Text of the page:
Oil Paintings of Internet Memes
I Needed a Bit of a Tickle

Senior Lives

We were in Texas last week to continue talking with Kurt's mom about moving into an assisted living place. Unfortunately she was in a nursing home for a week following a bad infection that had first put her in the hospital. The nursing home stay was merely to get her strength back with physical therapy before returning home. She should be home by Friday or Saturday.

The nursing home experience was brutal, not so much around my mum-in-law as she's doing very well. But the general atmosphere of the place was pretty depressing. The energy there is heavy and death or at least a level of suffering seems to linger in the corners. Most of the people I saw there every day were permanent residents and two of them both touched and broke my heart.

The first woman was in a wheelchair, parked near the nurses station. There were always at least four or five people parked near the nurses station every day, either for stimulation or for the nurses to keep an eye on some of them. This woman was holding a teddy bear in her arms, cradling it like a newborn baby. She held it so gently and at just the right angle to coo quietly to it, all the while caressing the teddy bear's cheek. I wanted to stop and watch her for a minute, but forced myself away, biting back tears. What was going on in her mind? It seemed so sad to me but perhaps she was comforted by the bear, seeing instead her own newborns from decades ago, remembering the joy of each tiny body wrapped in her arms. I hope she is at peace wherever she is in her mind.061010_home_hmed_3phmedium

The second woman was much more with it. Kurt and his mom were playing cards in the dining room and I was sitting with them when a woman in a wheelchair passed behind me. I scooted my chair up to give her room then turned to make sure she could clear past. "Do you have enough room?" I asked, smiling, and she smiled back, saying she had plenty of room. Then she pulled her chair right up to me and reached over and gave me a huge hug and said, "I just need some lovin'!" She hugged me again and I hugged her back. She said, "Don't you just need some lovin' sometimes?" And to avoid bursting into tears I laughed and pointed at Kurt and said, "That's what I have him for." And she smiled and moved along toward the hallway and back to her (I assume) lonely room in the nursing home. I really fought the tears over that one.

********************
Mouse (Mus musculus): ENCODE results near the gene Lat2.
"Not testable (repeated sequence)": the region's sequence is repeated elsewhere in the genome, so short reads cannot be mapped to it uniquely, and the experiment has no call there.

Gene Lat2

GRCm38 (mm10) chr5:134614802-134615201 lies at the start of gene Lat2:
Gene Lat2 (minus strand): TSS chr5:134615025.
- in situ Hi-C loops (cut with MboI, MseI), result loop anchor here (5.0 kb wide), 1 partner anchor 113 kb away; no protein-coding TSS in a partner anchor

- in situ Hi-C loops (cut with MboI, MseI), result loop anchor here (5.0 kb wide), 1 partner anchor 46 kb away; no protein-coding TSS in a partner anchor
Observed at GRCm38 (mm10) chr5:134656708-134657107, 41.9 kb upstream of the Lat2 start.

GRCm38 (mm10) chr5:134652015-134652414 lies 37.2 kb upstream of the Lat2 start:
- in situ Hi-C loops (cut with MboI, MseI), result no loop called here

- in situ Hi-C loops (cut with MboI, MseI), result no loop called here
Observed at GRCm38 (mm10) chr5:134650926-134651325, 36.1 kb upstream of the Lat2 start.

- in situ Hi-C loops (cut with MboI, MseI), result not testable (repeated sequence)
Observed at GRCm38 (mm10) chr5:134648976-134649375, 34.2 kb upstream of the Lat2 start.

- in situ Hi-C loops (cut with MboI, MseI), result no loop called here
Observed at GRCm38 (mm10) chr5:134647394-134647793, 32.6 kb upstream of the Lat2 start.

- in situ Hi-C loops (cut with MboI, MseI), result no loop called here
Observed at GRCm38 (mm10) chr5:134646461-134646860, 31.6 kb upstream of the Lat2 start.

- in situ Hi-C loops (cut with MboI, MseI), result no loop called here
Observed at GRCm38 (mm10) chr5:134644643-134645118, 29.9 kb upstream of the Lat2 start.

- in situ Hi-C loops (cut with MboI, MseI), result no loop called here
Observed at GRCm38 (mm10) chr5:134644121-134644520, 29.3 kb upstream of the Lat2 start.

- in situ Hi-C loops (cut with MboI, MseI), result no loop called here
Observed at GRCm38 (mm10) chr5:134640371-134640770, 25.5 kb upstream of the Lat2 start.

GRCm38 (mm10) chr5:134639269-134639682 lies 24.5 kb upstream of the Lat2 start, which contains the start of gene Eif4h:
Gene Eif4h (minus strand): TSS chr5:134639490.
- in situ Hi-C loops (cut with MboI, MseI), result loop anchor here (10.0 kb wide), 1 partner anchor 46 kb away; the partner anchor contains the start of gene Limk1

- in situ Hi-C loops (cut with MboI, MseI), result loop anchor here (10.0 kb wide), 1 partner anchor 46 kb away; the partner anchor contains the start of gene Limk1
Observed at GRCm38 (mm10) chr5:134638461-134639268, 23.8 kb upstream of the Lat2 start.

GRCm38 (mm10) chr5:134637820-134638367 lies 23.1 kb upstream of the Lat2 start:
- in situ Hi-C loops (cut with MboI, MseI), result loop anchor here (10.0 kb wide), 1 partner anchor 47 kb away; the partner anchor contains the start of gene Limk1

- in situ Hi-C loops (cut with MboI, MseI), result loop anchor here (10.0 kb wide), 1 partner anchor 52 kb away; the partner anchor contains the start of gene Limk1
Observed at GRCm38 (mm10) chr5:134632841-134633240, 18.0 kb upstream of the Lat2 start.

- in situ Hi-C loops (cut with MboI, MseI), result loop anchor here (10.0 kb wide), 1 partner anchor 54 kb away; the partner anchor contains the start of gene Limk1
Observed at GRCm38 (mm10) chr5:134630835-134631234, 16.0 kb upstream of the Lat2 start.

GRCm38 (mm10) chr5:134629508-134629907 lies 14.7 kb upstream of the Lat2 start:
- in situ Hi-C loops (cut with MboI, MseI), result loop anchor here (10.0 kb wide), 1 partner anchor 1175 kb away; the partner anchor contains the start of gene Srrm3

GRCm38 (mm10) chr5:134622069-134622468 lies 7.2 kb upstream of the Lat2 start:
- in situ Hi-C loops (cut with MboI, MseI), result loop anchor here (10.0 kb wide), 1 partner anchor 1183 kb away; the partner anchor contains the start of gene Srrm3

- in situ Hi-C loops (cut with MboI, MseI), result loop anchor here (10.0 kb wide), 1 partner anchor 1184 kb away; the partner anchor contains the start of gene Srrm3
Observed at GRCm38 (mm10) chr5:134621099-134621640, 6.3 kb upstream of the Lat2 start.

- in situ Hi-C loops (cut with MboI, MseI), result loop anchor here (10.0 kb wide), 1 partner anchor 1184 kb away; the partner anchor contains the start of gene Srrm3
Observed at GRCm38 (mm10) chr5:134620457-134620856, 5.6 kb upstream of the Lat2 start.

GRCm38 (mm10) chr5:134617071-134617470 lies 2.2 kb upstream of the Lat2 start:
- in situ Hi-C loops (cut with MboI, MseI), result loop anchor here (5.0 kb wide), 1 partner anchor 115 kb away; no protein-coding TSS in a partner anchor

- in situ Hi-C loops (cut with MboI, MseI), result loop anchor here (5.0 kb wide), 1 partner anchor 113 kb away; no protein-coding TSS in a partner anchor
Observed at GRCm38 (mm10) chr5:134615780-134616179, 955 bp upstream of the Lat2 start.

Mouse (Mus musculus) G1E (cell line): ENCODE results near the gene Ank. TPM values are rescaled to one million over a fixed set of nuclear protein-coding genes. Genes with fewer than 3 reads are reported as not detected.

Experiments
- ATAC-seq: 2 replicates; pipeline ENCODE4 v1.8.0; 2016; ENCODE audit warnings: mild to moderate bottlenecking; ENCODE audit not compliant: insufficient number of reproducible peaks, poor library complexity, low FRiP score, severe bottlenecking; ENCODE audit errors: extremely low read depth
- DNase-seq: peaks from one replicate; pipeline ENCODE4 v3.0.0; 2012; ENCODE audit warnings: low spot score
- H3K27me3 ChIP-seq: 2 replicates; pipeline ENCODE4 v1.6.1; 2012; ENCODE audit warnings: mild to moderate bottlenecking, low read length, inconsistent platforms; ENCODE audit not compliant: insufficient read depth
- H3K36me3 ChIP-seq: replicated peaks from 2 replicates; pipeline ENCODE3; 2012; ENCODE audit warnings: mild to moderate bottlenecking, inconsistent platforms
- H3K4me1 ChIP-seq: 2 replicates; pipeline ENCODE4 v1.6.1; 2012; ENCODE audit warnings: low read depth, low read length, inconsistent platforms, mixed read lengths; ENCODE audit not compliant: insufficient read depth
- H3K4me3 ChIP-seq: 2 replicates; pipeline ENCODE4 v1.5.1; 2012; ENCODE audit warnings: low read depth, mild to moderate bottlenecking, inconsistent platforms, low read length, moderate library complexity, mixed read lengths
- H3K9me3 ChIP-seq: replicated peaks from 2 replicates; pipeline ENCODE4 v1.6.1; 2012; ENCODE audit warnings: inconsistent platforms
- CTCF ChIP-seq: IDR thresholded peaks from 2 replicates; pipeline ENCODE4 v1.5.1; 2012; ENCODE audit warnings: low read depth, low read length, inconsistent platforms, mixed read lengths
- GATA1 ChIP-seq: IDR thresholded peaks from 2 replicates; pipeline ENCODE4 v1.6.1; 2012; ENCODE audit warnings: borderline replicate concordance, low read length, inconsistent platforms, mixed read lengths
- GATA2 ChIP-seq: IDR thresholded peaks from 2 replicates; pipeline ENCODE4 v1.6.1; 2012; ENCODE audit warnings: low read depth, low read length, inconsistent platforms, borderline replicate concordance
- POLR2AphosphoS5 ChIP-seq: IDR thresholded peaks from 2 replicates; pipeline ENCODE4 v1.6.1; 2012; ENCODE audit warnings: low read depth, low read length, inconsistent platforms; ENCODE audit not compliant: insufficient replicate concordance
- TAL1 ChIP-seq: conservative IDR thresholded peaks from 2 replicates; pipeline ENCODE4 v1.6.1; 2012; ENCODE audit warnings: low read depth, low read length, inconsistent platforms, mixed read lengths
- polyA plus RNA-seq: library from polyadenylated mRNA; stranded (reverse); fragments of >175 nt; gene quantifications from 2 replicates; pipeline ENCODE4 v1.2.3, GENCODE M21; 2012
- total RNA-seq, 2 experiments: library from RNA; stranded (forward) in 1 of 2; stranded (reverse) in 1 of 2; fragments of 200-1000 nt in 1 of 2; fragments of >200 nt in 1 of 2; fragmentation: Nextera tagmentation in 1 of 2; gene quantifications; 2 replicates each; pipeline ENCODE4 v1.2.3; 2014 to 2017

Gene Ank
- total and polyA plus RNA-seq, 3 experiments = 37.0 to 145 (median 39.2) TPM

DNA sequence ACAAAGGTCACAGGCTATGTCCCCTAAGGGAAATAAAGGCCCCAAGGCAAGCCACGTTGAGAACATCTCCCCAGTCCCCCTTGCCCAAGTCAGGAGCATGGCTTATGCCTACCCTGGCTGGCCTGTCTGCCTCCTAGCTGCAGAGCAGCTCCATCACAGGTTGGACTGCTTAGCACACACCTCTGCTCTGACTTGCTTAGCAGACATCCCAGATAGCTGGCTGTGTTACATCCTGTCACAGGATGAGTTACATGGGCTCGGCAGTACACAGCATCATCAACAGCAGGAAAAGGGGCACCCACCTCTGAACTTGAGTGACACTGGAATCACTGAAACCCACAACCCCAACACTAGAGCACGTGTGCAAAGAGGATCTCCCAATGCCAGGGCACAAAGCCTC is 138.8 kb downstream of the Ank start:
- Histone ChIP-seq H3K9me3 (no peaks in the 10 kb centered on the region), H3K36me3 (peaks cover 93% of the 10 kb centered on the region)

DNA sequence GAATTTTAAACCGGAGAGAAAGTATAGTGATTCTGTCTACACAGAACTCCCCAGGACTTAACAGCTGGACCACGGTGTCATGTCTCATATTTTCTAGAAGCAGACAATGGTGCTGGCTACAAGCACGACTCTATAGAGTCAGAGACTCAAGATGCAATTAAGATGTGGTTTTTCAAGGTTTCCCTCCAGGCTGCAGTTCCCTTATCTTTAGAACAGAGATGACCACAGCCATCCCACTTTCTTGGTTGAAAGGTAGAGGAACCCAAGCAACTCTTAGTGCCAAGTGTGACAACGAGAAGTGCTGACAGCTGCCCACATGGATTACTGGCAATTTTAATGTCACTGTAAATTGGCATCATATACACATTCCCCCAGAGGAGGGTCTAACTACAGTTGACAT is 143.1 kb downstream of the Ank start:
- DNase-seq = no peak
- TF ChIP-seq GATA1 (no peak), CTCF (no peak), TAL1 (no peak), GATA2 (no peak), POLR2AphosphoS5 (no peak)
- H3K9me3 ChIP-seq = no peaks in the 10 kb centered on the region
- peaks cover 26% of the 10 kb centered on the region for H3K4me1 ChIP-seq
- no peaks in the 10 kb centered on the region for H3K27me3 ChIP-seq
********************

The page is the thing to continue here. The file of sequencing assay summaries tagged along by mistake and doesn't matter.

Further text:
I can't imagine how lonely it might be to live in a nursing home like that. I hope I'm wrong and that there are many more visitors than we saw during our brief time, but my hope is not so strong.

While it was tough going on some levels, I am really glad we were there to experience it all, even the awful smell of urine down the hall on our last day. I realized how out of touch I am with that generation, what would be my grandmother's generation and the idea of the "Old Folks Home." The image conjured up by "Old Folks Home" has never been a pretty one and this nursing home didn't help. You can not avoid the mortality in those places, your own potential future. If not specifically a nursing home, then at least the aging and whatever infirmity that might come your way. It's not always a pretty sight and so we avoid it until forced to confront what comes our way in our own families.

The good news is, as we look for assisted living places for Kurt's mom, there are an amazing array of options out there and we are going to find a good one for her. This is also a lesson in preparing for the future, making sure we have assets and strong retirement funds and investments. I do not want to be looking for hugs from strangers in a sad nursing home. Plus, looking at that end of life is challenging because I feel like I'm still just starting my own life with Kurt! We are talking about having kids at some point in the not too distant future, which makes me feel like I'm only 20-something.

Ask your parents and older family members, if you haven't already, what their plans are for the future. Open that conversation so there are no surprises, no forced moves into places that are not ideal. Plan plan plan. That is one lesson I came away with.

The other lesson is to connect with seniors I will be meeting in the future. Kurt's mom will probably be living in an assisted living residence in Los Angeles in the next few months which means much more time with her and with all her new friends and "house-mates". I want to hear their stories.